Dubbo MP Troy Grant opposes abortion safe access zone laws

Dubbo MP Troy Grant opposed the Public Health Amendment (Safe Access to Reproductive Health Clinics), while Premier Gladys Berejiklian supported the bill. Photo: ADAM MCLEAN
Dubbo MP Troy Grant opposed the Public Health Amendment (Safe Access to Reproductive Health Clinics), while Premier Gladys Berejiklian supported the bill. Photo: ADAM MCLEAN

Laws making it illegal to communicate, film or intimidate a woman near an abortion clinic have been passed by the NSW Parliament.

The legislation – opposed by Dubbo MP Troy Grant – passed the lower house by 61 votes to 18 after hours of debate on Thursday night.

Minister for Women Tanya Davies and Minister for Prevention of Domestic Violence Pru Goward also opposed the bill.

The laws, which passed the upper house in May, will provide a 150-metre exclusion zone around clinics and make it an offence to film staff and patients without their consent.

Barwon MP Kevin Humphries supported the legislation, as did a host of other government MPs in a debate that transcended partisan politics.

Country Women’s Association of NSW president Annette Turner had commended the bill to the upper house.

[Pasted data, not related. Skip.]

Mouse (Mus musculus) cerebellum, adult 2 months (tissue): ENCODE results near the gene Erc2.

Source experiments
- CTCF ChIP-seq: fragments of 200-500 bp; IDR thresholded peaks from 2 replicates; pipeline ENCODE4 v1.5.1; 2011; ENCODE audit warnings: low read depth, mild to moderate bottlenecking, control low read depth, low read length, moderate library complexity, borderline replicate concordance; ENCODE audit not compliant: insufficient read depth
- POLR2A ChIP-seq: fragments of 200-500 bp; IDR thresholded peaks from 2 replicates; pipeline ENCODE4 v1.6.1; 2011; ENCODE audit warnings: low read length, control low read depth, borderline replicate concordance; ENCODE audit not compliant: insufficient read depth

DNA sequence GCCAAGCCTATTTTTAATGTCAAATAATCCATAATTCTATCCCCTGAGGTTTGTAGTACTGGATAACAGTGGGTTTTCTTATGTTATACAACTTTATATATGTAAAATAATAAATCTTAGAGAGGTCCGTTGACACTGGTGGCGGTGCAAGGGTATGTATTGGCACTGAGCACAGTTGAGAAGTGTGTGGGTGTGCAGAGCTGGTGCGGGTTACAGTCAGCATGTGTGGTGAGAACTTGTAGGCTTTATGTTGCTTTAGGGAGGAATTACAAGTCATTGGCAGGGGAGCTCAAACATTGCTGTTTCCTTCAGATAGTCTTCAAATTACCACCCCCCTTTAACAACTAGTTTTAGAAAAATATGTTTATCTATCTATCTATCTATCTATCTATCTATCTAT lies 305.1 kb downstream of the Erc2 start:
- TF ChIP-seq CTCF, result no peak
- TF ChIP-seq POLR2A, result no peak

She said it was a win for the CWA movement; a motion for exclusion zones was passed at the organisation’s state conference in 2016.

“It’s just about women having the freedom of being able to walk in there without any harassment,” she said.

“It’s a great thing for the branch that put the motion forward … I was pleased their hard efforts weren rewarded.”

Nationals leader John Barilaro told Parliament of the fear and anxiety he experienced when he visited an abortion clinic with a young woman 27 years ago.

“When you actually attend you're scared, the fear is already inside you,” he said.

He said he did not want his daughters to be accosted by protesters if they ever needed to attend a clinic.

Ms Davies said the laws didn't distinguish between sharing information and harassment.

“I believe the bill will be counterproductive to the object of women having choice by denying support and informed choice to vulnerable women when they need it the most,” she said.

“I believe the penalties imposed by the bill are excessive, disproportionate and out of step with comparative legislation in NSW.”

Ms Goward labelled the bill an attack on freedom of speech, saying “my position I know will please no one, but it is the position of my conscience”.

Mr Grant was unavailable for comment.

Mr Humphries’ office was also contacted for comment, but did not respond before deadline.